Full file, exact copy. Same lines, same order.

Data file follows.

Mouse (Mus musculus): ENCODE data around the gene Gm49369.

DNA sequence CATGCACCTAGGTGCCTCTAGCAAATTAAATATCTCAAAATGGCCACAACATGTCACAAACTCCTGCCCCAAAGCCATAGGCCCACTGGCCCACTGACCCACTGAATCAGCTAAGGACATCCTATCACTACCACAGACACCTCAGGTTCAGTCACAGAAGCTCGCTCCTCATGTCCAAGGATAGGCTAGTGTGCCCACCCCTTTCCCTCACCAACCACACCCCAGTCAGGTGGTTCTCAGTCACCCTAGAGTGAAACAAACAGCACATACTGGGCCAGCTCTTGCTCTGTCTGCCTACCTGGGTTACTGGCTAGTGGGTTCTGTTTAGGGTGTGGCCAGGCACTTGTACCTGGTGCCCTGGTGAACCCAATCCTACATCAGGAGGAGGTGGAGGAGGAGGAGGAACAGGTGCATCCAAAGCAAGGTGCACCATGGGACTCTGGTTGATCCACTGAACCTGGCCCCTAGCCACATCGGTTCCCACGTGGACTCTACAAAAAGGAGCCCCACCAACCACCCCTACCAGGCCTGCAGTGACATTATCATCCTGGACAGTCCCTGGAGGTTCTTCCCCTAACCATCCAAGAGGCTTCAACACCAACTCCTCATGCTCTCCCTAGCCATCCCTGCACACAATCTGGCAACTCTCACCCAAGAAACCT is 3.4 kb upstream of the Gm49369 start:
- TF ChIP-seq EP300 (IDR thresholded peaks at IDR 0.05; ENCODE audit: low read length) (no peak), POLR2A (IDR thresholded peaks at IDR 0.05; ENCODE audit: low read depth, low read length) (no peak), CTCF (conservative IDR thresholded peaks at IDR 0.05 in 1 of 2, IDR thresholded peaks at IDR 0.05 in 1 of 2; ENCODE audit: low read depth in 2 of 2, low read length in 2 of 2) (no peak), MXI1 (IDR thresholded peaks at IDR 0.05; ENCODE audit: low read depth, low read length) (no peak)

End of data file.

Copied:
Mouse (Mus musculus): ENCODE data around the gene Gm49369.

DNA sequence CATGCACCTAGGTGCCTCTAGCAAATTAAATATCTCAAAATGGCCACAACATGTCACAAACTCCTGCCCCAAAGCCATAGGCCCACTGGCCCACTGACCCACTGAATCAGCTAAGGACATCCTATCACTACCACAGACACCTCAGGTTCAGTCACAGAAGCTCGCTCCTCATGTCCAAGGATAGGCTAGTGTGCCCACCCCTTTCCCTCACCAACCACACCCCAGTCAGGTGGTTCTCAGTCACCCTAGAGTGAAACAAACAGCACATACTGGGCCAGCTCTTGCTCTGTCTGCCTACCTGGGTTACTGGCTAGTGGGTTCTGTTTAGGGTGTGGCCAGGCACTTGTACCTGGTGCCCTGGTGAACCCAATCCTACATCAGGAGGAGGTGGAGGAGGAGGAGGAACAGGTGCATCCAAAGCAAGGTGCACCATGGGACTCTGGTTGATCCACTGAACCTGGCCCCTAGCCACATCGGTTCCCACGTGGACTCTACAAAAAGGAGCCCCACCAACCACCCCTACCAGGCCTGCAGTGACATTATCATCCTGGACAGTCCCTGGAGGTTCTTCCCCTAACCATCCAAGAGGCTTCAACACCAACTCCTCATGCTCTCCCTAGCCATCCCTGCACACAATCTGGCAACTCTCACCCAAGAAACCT is 3.4 kb upstream of the Gm49369 start:
- TF ChIP-seq EP300 (IDR thresholded peaks at IDR 0.05; ENCODE audit: low read length) (no peak), POLR2A (IDR thresholded peaks at IDR 0.05; ENCODE audit: low read depth, low read length) (no peak), CTCF (conservative IDR thresholded peaks at IDR 0.05 in 1 of 2, IDR thresholded peaks at IDR 0.05 in 1 of 2; ENCODE audit: low read depth in 2 of 2, low read length in 2 of 2) (no peak), MXI1 (IDR thresholded peaks at IDR 0.05; ENCODE audit: low read depth, low read length) (no peak)